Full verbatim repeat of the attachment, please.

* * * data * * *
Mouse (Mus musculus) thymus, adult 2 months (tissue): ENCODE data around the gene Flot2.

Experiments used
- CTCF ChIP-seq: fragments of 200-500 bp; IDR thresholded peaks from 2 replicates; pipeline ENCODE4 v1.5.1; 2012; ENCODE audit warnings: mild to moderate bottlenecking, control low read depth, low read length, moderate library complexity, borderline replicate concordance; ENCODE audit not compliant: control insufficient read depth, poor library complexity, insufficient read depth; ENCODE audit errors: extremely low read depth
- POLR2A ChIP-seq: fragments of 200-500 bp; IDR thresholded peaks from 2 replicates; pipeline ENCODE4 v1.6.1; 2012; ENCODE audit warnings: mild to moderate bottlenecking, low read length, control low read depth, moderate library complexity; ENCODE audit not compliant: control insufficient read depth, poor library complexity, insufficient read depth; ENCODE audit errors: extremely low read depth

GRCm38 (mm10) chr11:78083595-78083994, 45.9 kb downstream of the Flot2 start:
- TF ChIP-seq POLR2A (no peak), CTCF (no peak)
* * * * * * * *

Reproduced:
Mouse (Mus musculus) thymus, adult 2 months (tissue): ENCODE data around the gene Flot2.

Experiments used
- CTCF ChIP-seq: fragments of 200-500 bp; IDR thresholded peaks from 2 replicates; pipeline ENCODE4 v1.5.1; 2012; ENCODE audit warnings: mild to moderate bottlenecking, control low read depth, low read length, moderate library complexity, borderline replicate concordance; ENCODE audit not compliant: control insufficient read depth, poor library complexity, insufficient read depth; ENCODE audit errors: extremely low read depth
- POLR2A ChIP-seq: fragments of 200-500 bp; IDR thresholded peaks from 2 replicates; pipeline ENCODE4 v1.6.1; 2012; ENCODE audit warnings: mild to moderate bottlenecking, low read length, control low read depth, moderate library complexity; ENCODE audit not compliant: control insufficient read depth, poor library complexity, insufficient read depth; ENCODE audit errors: extremely low read depth

GRCm38 (mm10) chr11:78083595-78083994, 45.9 kb downstream of the Flot2 start:
- TF ChIP-seq POLR2A (no peak), CTCF (no peak)